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locking on an object WITHOUT synchronized keyword : my LockSimulator fails !  RSS feed

 
Rahul Sudip Bose
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I am trying to ensure that only one thread can access the method(s) of an object at a time without using the keyword synchronized. I am a newbie to CS/IT , so i dont know if this will be easy to implement. I know small bits of information about computers and just java (Thats all !) . Please tell me if i need more knowledge to make such a program. If it can be implemented easily, please give me hints and suggestions. Am i doing something foolish ? Please let me know.

A small description :

ThreadSafe class - any class that extends this will be able to check if some thread has acquired a lock on it and let its instance be accessed by one thread at a time.
The checkOwner() is used to control the access to the methods of subclasses.
The release() is invoked by a thread to show that it has released the lock on an object.

Room extends ThreadSafe - this has a only a method to show which "Sleeper" thread is accessing this Room.

Sleeper extends Thread - this has reference to a Room object and simply runs the useRoom() method of a Room instance.

LockSimulator class - has the main() method. It creates 5 Sleepers with unique names and a reference/key to the same Room object. And as per my goal, only one Sleeper can use a Room at a time. Others have to wait till the current sleeper releases the room.

Here is the working code of my failed simulator :



You can run this and get unpredictable output...here is a sample :

 
Rahul Sudip Bose
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Is this the appropriate sub-forum for such a post ?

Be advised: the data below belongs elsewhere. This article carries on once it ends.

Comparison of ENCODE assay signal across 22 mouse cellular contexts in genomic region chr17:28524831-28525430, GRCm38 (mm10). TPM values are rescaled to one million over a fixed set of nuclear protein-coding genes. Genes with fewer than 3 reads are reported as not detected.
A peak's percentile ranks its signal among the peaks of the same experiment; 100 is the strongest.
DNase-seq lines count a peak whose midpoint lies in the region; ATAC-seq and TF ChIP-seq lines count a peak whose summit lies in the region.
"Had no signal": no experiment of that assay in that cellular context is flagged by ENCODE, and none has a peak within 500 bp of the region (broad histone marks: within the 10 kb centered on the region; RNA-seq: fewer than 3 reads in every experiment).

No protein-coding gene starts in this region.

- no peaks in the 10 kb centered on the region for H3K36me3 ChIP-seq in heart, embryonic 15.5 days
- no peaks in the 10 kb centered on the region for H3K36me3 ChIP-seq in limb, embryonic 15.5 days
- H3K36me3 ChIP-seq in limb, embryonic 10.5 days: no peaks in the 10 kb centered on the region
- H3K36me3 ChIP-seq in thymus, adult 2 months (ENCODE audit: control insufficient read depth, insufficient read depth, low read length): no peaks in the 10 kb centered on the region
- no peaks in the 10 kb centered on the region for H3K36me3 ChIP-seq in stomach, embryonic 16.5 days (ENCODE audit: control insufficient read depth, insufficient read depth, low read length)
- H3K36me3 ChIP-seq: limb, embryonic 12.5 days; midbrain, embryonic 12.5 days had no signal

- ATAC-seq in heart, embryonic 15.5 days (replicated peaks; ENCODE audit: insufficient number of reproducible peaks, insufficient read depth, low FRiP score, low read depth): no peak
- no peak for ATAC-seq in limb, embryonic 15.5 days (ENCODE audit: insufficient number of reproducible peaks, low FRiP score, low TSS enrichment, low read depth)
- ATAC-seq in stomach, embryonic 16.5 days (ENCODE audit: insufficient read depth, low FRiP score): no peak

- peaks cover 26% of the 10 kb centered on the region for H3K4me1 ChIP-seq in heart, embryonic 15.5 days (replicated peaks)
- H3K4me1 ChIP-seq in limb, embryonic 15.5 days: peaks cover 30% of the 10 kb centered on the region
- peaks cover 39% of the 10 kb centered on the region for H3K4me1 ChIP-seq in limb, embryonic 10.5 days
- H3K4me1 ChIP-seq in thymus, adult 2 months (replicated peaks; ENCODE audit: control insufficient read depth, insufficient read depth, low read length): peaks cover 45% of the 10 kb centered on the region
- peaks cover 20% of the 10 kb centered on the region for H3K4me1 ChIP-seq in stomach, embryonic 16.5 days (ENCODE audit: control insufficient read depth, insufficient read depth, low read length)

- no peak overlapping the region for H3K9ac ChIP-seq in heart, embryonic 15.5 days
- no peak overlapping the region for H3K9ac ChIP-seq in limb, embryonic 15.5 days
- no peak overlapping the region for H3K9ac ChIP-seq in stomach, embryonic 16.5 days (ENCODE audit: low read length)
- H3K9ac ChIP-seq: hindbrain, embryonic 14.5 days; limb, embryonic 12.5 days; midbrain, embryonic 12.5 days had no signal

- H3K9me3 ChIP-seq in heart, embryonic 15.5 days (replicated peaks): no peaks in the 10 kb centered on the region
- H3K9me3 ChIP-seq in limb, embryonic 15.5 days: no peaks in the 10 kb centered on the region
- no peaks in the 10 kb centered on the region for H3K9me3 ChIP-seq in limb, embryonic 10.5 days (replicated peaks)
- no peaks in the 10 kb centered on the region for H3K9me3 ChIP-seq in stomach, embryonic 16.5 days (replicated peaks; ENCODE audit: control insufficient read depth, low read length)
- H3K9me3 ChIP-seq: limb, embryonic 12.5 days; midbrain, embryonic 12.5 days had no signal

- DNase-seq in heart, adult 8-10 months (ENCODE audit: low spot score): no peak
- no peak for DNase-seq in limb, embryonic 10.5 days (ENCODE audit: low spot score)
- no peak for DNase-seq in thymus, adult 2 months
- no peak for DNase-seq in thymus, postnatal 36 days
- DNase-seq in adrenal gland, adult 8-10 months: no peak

Stephan van Hulst
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Yes, this forum is just fine.

Rahul Sudip Bose wrote:I am trying to ensure that only one thread can access the method(s) of an object at a time without using the keyword synchronized.


This is impossible in Java, unless you use busy waits, or sleep loops, which are very bad ideas. It simply can't be done. In order to stop threads, you have to use Object.wait() and Object.notifyAll(), and these require ownership of the object monitor, through the synchronized keyword.

I guess one way would be to write native code that uses mutex, and call it through JNI. But in pure Java it can't be done.

Can I ask why you want to do this?
 
Rahul Sudip Bose
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Stephan van Hulst wrote:
Can I ask why you want to do this?


I cooked up a problem for myself to solve, so that i could get some practice. JNI etc... i dont know those things...maybe i should abandon this.
 
Jim Hoglund
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A more useful challenge might be to practice using "synchronized" in various
multi-threaded situations to see how your data is, or is not, properly protected.
Do you have a solid understanding of when and how to use wait() and notify()?

Jim ...
 
Rahul Sudip Bose
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Jim Hoglund wrote:
Do you have a solid understanding of when and how to use wait() and notify()?

I am a beginner and still learning. Only a test and real-coding can answer the above question.
 
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